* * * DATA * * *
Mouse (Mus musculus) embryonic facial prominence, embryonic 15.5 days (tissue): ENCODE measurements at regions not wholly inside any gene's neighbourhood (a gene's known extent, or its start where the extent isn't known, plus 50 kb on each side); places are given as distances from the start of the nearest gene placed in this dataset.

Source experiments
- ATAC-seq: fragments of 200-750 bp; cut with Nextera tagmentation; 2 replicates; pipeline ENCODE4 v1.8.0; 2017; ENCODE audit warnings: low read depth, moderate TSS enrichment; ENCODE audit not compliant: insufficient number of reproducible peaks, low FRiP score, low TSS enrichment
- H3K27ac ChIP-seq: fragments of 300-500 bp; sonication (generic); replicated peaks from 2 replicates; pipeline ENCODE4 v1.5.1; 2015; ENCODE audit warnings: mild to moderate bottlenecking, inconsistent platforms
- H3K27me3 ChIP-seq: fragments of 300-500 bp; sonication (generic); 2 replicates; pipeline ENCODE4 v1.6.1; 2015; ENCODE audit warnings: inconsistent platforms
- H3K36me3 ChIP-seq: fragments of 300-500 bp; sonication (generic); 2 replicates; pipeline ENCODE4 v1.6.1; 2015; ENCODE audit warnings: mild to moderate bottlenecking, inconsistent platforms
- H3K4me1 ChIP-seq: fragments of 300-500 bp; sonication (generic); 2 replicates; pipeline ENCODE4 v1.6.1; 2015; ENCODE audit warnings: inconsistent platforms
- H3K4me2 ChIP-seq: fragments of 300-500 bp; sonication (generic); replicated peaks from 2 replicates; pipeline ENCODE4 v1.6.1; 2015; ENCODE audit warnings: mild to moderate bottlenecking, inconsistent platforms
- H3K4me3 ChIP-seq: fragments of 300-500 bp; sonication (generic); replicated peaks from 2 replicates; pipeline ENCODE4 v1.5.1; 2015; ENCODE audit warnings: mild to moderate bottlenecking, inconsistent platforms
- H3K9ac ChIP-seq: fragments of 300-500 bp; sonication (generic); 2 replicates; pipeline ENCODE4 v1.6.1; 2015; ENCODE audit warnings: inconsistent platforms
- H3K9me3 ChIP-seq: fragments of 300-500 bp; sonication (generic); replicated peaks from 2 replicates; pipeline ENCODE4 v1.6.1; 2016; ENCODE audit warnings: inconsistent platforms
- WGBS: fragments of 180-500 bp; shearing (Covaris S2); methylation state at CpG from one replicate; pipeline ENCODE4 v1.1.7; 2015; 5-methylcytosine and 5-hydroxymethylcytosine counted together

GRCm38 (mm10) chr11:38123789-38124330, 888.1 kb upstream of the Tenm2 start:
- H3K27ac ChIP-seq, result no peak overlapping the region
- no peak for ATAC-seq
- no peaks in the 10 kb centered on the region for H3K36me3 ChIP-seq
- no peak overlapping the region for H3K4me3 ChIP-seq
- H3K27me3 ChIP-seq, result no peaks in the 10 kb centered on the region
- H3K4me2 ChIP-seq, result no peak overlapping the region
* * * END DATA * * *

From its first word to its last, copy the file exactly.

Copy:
Mouse (Mus musculus) embryonic facial prominence, embryonic 15.5 days (tissue): ENCODE measurements at regions not wholly inside any gene's neighbourhood (a gene's known extent, or its start where the extent isn't known, plus 50 kb on each side); places are given as distances from the start of the nearest gene placed in this dataset.

Source experiments
- ATAC-seq: fragments of 200-750 bp; cut with Nextera tagmentation; 2 replicates; pipeline ENCODE4 v1.8.0; 2017; ENCODE audit warnings: low read depth, moderate TSS enrichment; ENCODE audit not compliant: insufficient number of reproducible peaks, low FRiP score, low TSS enrichment
- H3K27ac ChIP-seq: fragments of 300-500 bp; sonication (generic); replicated peaks from 2 replicates; pipeline ENCODE4 v1.5.1; 2015; ENCODE audit warnings: mild to moderate bottlenecking, inconsistent platforms
- H3K27me3 ChIP-seq: fragments of 300-500 bp; sonication (generic); 2 replicates; pipeline ENCODE4 v1.6.1; 2015; ENCODE audit warnings: inconsistent platforms
- H3K36me3 ChIP-seq: fragments of 300-500 bp; sonication (generic); 2 replicates; pipeline ENCODE4 v1.6.1; 2015; ENCODE audit warnings: mild to moderate bottlenecking, inconsistent platforms
- H3K4me1 ChIP-seq: fragments of 300-500 bp; sonication (generic); 2 replicates; pipeline ENCODE4 v1.6.1; 2015; ENCODE audit warnings: inconsistent platforms
- H3K4me2 ChIP-seq: fragments of 300-500 bp; sonication (generic); replicated peaks from 2 replicates; pipeline ENCODE4 v1.6.1; 2015; ENCODE audit warnings: mild to moderate bottlenecking, inconsistent platforms
- H3K4me3 ChIP-seq: fragments of 300-500 bp; sonication (generic); replicated peaks from 2 replicates; pipeline ENCODE4 v1.5.1; 2015; ENCODE audit warnings: mild to moderate bottlenecking, inconsistent platforms
- H3K9ac ChIP-seq: fragments of 300-500 bp; sonication (generic); 2 replicates; pipeline ENCODE4 v1.6.1; 2015; ENCODE audit warnings: inconsistent platforms
- H3K9me3 ChIP-seq: fragments of 300-500 bp; sonication (generic); replicated peaks from 2 replicates; pipeline ENCODE4 v1.6.1; 2016; ENCODE audit warnings: inconsistent platforms
- WGBS: fragments of 180-500 bp; shearing (Covaris S2); methylation state at CpG from one replicate; pipeline ENCODE4 v1.1.7; 2015; 5-methylcytosine and 5-hydroxymethylcytosine counted together

GRCm38 (mm10) chr11:38123789-38124330, 888.1 kb upstream of the Tenm2 start:
- H3K27ac ChIP-seq, result no peak overlapping the region
- no peak for ATAC-seq
- no peaks in the 10 kb centered on the region for H3K36me3 ChIP-seq
- no peak overlapping the region for H3K4me3 ChIP-seq
- H3K27me3 ChIP-seq, result no peaks in the 10 kb centered on the region
- H3K4me2 ChIP-seq, result no peak overlapping the region